But Spalding heard voices downstairs. He walked right in on the scene that concluded last week’s episode: Fiona committing cross-generation homicide by slicing open Madison’s throat. Afterwards, Fiona tried to explain her actions. “She would’ve made a lousy Supreme,” she said. “This Coven can’t afford that.” Spalding listened quietly, poured her another drink. “I’ve always enjoyed our talks together,” said Fiona. “Especially since you lost your tongue.”
Noises from the garden distracted Fiona’s post-celebricide reverie. She discovered Queenie, covered in blood. “I couldn’t stop it,” said Queenie. A shadow rose up behind Fiona. A few minutes later, Fiona set Queenie down in a bed. Delia came in, and the two witches had one of their trademark poorly-timed mother-daughter talks. Delia chastised Fiona for going to see Marie; Fiona chastised Delia for the same thing, going to see the Voodoo Queen for a “half-assed fertility spell.”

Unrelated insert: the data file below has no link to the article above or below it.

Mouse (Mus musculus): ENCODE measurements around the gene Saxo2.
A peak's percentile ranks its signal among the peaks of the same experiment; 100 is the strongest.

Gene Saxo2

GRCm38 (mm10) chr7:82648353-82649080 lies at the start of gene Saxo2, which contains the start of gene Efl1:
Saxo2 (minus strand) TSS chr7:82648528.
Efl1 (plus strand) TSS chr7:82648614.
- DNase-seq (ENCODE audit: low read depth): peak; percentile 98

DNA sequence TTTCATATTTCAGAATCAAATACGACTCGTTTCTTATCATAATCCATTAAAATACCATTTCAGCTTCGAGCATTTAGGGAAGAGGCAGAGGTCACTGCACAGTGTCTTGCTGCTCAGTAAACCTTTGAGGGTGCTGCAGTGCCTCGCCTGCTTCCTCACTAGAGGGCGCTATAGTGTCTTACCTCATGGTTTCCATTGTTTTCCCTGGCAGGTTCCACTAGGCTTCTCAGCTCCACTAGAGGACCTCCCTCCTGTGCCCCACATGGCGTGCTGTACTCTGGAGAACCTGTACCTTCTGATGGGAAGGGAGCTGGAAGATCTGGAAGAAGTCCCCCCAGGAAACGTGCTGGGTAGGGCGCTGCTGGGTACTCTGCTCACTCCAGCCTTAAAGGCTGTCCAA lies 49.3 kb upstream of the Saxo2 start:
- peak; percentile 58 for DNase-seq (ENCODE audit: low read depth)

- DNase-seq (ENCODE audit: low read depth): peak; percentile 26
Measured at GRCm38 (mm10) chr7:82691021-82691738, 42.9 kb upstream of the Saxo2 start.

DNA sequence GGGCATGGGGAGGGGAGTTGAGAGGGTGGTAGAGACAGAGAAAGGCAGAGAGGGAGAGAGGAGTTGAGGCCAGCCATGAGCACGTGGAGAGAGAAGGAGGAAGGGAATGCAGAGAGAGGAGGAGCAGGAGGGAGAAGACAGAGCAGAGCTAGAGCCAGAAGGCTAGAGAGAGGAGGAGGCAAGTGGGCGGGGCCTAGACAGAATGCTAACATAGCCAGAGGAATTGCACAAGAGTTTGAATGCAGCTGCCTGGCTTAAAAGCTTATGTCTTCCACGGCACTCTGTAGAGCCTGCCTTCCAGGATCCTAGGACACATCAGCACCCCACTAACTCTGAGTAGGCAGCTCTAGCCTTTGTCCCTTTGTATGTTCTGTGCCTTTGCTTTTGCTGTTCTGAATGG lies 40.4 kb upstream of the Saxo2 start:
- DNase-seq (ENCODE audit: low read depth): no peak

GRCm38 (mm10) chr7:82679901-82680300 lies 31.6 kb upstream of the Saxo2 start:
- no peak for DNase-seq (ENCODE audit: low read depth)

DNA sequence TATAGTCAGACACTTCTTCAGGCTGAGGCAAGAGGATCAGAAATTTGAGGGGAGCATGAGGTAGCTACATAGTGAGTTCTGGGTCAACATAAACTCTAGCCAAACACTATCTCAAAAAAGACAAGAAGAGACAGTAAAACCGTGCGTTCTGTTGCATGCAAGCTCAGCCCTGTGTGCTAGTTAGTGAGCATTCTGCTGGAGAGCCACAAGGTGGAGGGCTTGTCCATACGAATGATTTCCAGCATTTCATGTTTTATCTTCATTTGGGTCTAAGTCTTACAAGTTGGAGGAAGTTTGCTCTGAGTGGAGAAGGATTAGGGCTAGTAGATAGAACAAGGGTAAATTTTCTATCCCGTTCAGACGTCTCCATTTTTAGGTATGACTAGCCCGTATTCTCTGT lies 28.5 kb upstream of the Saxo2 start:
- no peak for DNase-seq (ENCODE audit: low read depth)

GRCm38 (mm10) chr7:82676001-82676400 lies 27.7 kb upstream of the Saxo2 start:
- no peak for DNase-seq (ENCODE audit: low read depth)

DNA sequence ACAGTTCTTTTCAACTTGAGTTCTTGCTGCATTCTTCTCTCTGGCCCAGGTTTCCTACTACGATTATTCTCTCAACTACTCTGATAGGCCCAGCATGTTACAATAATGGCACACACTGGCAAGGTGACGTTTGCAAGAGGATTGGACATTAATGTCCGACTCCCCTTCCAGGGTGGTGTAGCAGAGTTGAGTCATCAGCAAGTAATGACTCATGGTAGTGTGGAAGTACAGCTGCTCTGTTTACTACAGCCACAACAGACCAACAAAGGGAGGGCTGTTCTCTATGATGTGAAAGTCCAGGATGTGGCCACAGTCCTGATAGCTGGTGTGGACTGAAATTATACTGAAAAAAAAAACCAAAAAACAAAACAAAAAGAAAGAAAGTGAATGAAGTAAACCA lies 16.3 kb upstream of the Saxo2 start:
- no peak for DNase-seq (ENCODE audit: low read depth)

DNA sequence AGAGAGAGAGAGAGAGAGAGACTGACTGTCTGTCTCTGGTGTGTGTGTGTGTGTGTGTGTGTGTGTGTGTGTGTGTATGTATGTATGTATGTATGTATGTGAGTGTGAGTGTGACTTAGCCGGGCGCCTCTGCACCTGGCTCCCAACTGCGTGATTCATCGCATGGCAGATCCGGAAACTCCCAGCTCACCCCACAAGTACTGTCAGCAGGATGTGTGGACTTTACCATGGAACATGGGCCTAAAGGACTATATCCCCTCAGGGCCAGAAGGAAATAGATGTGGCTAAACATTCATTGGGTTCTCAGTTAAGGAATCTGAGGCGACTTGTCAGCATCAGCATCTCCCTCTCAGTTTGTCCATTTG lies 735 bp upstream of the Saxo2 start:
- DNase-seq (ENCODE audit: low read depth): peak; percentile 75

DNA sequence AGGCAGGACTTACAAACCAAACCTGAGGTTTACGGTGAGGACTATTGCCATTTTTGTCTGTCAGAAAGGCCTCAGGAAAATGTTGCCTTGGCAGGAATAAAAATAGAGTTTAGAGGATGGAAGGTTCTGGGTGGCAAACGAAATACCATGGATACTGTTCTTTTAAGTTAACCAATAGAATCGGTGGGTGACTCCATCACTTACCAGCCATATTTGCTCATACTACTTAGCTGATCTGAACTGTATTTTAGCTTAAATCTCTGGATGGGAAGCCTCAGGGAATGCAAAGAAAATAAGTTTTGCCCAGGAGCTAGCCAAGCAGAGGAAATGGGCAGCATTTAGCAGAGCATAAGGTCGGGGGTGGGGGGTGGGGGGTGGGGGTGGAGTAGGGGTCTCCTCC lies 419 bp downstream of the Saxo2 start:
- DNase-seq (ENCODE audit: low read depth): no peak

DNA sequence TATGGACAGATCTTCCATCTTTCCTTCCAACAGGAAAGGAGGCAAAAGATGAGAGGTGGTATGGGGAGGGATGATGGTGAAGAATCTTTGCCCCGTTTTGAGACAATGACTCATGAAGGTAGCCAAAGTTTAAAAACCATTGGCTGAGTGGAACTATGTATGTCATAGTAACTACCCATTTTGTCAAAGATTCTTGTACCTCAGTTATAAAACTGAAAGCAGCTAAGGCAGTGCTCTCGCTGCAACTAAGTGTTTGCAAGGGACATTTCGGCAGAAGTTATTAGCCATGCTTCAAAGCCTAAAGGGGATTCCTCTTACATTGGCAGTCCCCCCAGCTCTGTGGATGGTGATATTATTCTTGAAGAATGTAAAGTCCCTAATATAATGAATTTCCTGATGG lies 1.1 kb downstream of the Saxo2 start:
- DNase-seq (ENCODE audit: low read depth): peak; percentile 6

Mid-argument, they noticed that Queenie was not breathing. So Fiona leaned over and — in what amounts to the most tender moment the character has had since we met her — she blew air back into her young charge. In the span of a half-hour, Fiona killed one of her students and saved the life of another. (ASIDE: It’s interesting to see how the AHS creators have gotten even more confident this season their ability to push their characters far outside any recognizable good/evil architecture. Who is the protagonist of Coven? Who is the antagonist? Is Fiona an admirable character because she wants to lead her Coven to greatness? Or is she a despicable character because she frequently confuses the needs of her constituents with her own internal desires? Doesn’t that just make her a good politician? END OF ASIDE.)
NEXT: Farewell, Minotaur